So, excuse me, I need to kiss my ass now.

Thanks for reading,


My Spidey Senses

Remember the character Spiderman? He started off as a normal, average, guy.  But when Peter Parker gets bitten by a spider and achieves “spidey senses”- he transforms into something much more. 

In a way, I feel that a my trauma has given me a “spidey sense.”  That ability, that sense, to see that my birth situation was not entirely right, was not entirely safe, was suspicious.

Had the trauma not occurred, my research, and feelings of advocacy on the topic of birth trauma would probably have been non-existent.  Not because I would have felt that birth trauma is not important.  But because, I would not have had the “spidey sense” to be in tune to the situation.

Often, we become passionate about something personal to us.  It may be something that happened to us, or someone in our family.  It may be something happening in our city, country, or world, that personally affects us.  But until we are “bitten” we are unable to fully engage in the advocacy of change.  The changing of things that are not quite right, not quite safe, things that are ‘suspicious.”

Peter Parker used his “spidey sense” to help others.  That is the way I intend to use mine. 🙂

Thanks for reading,


Let’s Dance, Ellen!

So, I want to be on the Ellen show.  I have submitted my story a couple of times, to no avail 🙂  I know…she’s a busy woman.  I feel like her show could be the perfect platform to thrust birth trauma into the forefront by exposing millions of her viewers to this condition.  The Ellen show has proven to be the perfect venue to talk about topics that society isn’t always aware of or comfortable with.

Because birth trauma is not talked about, people who suffer from birth trauma experience shame, guilt, and sadness.  People who love those afflicted with birth trauma often feel helpless, ignorant, and angry.  We can change ALL of this through exposure.

There ARE support systems, life changing surgeries, wonderful therapies, and experienced doctors out there.  There IS NOT an awareness in our society to bring these resources to the front line of people’s minds.

Ellen, help me to erase the stigma of birth trauma. Ellen, help me to connect people to resources.  Ellen, help me to let people know they are not alone.  Ellen, help me help those suffering with birth trauma know that there IS hope.  Let’s Dance, Ellen!

Thanks for reading,




A Runcible Spoon

“They dined on mince, and slices of quince, Which they ate with a runcible spoon,”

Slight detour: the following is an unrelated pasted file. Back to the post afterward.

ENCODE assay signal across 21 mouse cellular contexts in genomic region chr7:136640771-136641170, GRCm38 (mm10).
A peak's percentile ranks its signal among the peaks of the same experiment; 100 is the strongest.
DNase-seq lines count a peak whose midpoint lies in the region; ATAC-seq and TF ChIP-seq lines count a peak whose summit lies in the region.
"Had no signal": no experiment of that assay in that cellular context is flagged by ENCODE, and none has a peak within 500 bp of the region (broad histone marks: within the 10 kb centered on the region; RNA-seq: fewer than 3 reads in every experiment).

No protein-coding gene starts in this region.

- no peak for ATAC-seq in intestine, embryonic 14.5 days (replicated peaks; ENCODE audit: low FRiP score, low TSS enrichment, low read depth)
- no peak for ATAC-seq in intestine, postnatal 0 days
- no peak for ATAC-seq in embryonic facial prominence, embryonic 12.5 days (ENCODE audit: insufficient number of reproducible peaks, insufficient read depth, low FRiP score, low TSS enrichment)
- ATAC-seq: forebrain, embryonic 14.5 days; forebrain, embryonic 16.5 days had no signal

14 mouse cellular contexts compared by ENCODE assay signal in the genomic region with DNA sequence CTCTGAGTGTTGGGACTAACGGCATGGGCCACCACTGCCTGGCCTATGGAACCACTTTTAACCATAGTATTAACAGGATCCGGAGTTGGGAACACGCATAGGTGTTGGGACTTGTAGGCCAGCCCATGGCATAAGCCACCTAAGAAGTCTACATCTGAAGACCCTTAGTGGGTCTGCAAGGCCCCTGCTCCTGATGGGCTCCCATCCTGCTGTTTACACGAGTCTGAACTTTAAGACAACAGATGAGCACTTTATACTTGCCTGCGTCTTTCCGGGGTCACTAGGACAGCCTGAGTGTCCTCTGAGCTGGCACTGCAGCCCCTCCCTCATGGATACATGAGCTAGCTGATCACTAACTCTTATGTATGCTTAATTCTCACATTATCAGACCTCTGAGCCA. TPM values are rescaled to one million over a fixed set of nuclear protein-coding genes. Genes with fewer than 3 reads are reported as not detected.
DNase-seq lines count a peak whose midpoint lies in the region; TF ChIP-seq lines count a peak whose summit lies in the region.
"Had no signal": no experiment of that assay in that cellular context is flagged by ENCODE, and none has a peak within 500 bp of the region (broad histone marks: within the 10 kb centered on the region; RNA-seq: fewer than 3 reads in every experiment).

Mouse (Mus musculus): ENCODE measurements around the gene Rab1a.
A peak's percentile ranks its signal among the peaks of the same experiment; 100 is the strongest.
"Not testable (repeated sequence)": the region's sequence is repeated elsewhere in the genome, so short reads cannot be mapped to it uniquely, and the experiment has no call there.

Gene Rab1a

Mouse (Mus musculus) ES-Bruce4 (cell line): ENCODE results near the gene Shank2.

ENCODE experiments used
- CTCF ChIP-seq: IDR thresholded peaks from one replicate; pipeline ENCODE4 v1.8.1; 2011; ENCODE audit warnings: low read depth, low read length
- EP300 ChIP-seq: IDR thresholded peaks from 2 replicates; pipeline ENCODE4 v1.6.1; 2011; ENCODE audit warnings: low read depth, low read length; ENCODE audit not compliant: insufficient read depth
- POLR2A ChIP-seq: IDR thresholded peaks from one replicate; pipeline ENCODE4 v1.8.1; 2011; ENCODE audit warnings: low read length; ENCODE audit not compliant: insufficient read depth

The Owl & The Pussy-Cat by Edward Lear

“What the heck is a runcible spoon?”  This was the question I was asked by my 4 year old daughter.  Overlooking the word “heck” as her word of choice, I asked myself, “what the HECK is a runcible spoon?”

Luckily, a friend with a smart phone quickly cleared up the confusion….A runcible spoon is….nothing, it is made up, it is vernacular associated with the writings of Edward Lear, being first introduced in his famous story,  The Owl & The Pussy-Cat.

This got me to thinking…how many times throughout my medical journey with birth trauma do I listen to “runcible” spoon jargon? I’m not suggesting that the medical community is speaking a made up language, which it turns out a runcible spoon is, I am more talking about the times I say to myself…”What the HECK is a (enter runcible spoon medical vernacular here)?”

While wading through a trauma that is rarely talked about in mainstream conversation, I have had many “runcible spoon” moments.

Some of my “runcible spoon” moments:

Pudendal Nerve, EMDR, defocography, Interstim, anal wink, anorectal manometry, fistula, prolapse

To all the above terms, and many more, I asked “What the HECK is that???”  As an advocate, I urge you to clarify those “runcible spoon” moments in an effort to maximize your care and further your understanding.

Thanks for reading,


Is she OK?

Yesterday, my daughter ran away from me.

We were in the locker room bathroom at a local gym.  She flipped the lock (as I was using the bathroom), ran out, and hid herself. (in a locker)

As what seemed like the longest three minutes ever passed by, where I frantically searched, cried, yelled her name, I heard a scuffling in the locker next to me.

It was her.

It seems fitting that the panic of losing her, the stress of not knowing if she was OK, the fear of never holding her again, all fell on her day of birth, the day of my trauma, and the day where I experienced similar, if not identical feelings, 4 years ago.

I guess we never lose that feeling when we feel our children are in danger. 

Thanks for reading,